Kang Yoon-sung: In my opinion, the Korean audience is much more interested in real life stories rather that the ones that are pure fiction. They like stories that they can believe in, the tales that are true. That’s probably why those films are much more successful.

MyM: Was there anything that was particularly challenging about trying to transfer the story, the actual events that happened, to change them and put them on the big screen?

Kang Yoon-sung: In terms of portraying the detective, we did a lot of research and interviews through which we got a lot of information and factual details. Those were easy to convey in the film, but on the other side, for the gangsters or mobsters in the film, we weren’t able to get much information, so we had to rely on our imagination.

The 405: The characters were portrayed on screen without much exposition at all, there wasn’t a backstory to them. It was like: this is our detective and he is this way, for no reason, expect that to be him as a character. I am wondering if this was a conscious effort as you were writing, you were like, I don’t want to fill it with fluff, I want action, action, action?

Kang Yoon-sung: Generally, in films you will see characters’ histories and their backstories; their past actions. But in my film, I eliminated all those elements deliberately, for the good and the bad guys.  You focus on both the detectives and the villains as people. In terms of the villains, I wanted to emphasize the evil they were doing rather than their backstories.

View of the Arts: The film is full of interesting characters, Ma Dong-seok’s and Yoon Kye-sang’s in particular. What was the auditioning process like for these roles? 

Kang Yoon-sung: In the film, the protagonist is played by Ma Dong-seok, who is actually my friend. Four years ago, whilst planning the film, we decided that he will be playing the protagonist, and we discussed together how to create the best character possible for him in the film. In terms of the villain who is portrayed by Yoon Kye-sang, well, he never played an evildoer in the film before. I wondered what it would be like for him to play one. I thought that it would be a very different image from the characters that he had played before. The villain role might come across to the audience as quite a shock, but at the same time, it might also impress the audience.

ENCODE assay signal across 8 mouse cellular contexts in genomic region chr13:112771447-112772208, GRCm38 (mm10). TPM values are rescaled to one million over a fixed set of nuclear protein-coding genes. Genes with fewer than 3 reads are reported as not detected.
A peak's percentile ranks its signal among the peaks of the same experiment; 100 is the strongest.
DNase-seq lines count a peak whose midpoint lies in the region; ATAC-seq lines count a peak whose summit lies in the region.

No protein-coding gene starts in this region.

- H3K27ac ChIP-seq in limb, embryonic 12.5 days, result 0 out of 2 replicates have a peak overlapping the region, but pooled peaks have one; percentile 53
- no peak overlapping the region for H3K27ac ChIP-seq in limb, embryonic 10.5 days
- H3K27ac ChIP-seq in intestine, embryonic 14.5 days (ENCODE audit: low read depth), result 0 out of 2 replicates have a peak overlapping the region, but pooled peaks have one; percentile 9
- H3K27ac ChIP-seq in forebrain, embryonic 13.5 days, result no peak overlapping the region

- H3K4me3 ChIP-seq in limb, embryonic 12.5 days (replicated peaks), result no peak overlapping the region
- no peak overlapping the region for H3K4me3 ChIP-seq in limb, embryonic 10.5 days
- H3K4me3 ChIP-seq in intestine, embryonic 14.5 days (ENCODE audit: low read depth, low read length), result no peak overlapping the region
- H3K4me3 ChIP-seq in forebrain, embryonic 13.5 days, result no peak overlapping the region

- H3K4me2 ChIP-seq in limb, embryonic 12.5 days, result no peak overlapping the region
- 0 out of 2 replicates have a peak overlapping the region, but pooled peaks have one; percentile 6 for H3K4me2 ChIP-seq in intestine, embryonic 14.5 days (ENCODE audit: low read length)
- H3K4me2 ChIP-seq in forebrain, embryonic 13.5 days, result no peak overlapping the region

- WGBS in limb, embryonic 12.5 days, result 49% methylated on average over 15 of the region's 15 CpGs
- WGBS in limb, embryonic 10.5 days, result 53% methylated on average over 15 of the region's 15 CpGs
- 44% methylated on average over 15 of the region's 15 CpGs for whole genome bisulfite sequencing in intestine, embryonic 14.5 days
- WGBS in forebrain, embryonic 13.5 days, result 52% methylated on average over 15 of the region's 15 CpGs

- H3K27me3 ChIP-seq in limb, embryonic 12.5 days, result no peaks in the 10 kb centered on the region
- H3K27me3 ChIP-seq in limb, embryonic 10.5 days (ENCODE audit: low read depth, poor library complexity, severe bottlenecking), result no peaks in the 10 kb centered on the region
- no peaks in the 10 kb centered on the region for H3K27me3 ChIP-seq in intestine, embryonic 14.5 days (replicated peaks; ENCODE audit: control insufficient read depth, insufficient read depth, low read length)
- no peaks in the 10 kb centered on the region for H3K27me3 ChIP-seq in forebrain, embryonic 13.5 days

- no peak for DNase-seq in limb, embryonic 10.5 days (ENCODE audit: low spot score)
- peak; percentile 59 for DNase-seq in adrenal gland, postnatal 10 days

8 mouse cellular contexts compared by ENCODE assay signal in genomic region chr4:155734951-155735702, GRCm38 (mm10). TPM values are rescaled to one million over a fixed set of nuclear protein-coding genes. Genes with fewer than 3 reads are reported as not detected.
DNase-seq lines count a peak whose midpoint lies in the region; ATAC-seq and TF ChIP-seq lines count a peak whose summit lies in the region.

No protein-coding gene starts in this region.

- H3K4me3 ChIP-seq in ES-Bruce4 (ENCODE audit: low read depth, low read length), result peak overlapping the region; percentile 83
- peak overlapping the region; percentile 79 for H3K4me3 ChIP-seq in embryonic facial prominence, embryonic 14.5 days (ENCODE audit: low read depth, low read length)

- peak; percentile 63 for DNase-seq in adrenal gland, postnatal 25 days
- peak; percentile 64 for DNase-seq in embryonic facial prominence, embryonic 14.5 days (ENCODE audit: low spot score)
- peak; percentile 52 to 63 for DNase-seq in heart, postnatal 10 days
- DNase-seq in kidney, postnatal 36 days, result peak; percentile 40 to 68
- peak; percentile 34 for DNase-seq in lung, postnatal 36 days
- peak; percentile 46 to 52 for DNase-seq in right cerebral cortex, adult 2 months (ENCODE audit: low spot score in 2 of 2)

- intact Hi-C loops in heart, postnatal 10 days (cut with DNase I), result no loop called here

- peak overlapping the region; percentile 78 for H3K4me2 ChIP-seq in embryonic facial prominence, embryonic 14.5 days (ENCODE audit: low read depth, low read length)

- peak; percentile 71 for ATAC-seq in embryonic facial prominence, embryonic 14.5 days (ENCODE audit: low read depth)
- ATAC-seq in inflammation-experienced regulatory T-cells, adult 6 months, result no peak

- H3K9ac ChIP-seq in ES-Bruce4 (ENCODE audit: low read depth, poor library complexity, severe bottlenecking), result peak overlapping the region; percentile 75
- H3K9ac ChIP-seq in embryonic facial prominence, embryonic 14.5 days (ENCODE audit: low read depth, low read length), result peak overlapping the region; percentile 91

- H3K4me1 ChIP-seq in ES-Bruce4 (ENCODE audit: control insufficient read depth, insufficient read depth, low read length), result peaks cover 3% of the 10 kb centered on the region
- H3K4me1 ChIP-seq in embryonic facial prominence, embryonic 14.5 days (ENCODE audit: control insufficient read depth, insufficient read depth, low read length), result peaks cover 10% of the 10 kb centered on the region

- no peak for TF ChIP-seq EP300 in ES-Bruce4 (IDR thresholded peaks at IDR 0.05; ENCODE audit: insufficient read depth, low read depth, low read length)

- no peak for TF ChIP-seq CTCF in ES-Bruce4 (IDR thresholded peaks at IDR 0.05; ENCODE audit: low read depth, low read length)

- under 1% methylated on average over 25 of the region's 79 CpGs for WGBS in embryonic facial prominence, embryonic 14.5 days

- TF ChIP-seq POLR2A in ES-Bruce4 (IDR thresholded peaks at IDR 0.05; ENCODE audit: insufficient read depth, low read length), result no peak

Hangul Celluloid: Talking about Ma Dong-seok – if you look at the roles he played over the years, the humour he brings to the characters seems to be very much his personality, which also shows in your film. Was Ma Dong-seok involved pretty much from the outset? How involved was he in the humorous parts of the screenplay and how much of it was written by you?

Kang Yoon-sung: From the beginning of the film, we decided that the detective character will be much more humorous, whereas the character of the villain will be much more tense and thrilling. And that was our goal that we had right from the outset, and that was how we filmed it. So in the terms of Ma Dong-seok’s persona, half of the humour was written prior to the filming, but whilst we were on the set, we would discuss it further.  Ma Dong-seok also improvised.

MyM: There was a really good balance between the action scenes, the violence and the humour. Why was it important to have the intense action scenes, but also to keep it light-hearted as well?

Kang Yoon-sung: My view of commercial films and their entertainment value is that they really need to contain a range of human emotions, from sadness and happiness to sorrow, and if they are not playing with people’s emotions, then the audience does not find them entertaining. That’s why it was important for me to balance those emotions, and to have all of those elements present in the film.

The 405: Action sequences are great in the film. As it is your first film, having done such good choreography, with some long-shot action scenes, I imagine it must have been challenging. Which scenes did you find particular hard to film, what was the biggest challenge to film?

Kang Yoon-sung: In the film, there is lots of action, and during every second of the filming, I was very tense; I was afraid that we might have some accidents happen. When we were designing the action scenes and the long shots, we found them to be hard, as the actors were tired – we shot certain scenes 5 times. Fortunately, the last cut turned out good and everything went well.

View of the Arts: Films evolve through a creative process – sometimes most dramatically in the editing process. How was that for you? Are you satisfied with your final product?

Kang Yoon-sung: What I did was that on every day that I filmed, I also edited on that day and I finished editing on that day. I must admit, I spent a huge amount of time on that. The edited cuts that we got from each day weren’t that much different from our final cut, apart from that the film’s length was a bit shorter in the final cut. I really did invest a huge amount of effort on the set editing, and I am happy with the final product.

Hangul Celluloid: Over the years, I think we have all talked to directors about the difficulties they face in making and funding their films. Could you tell us of your experience in getting the film funded?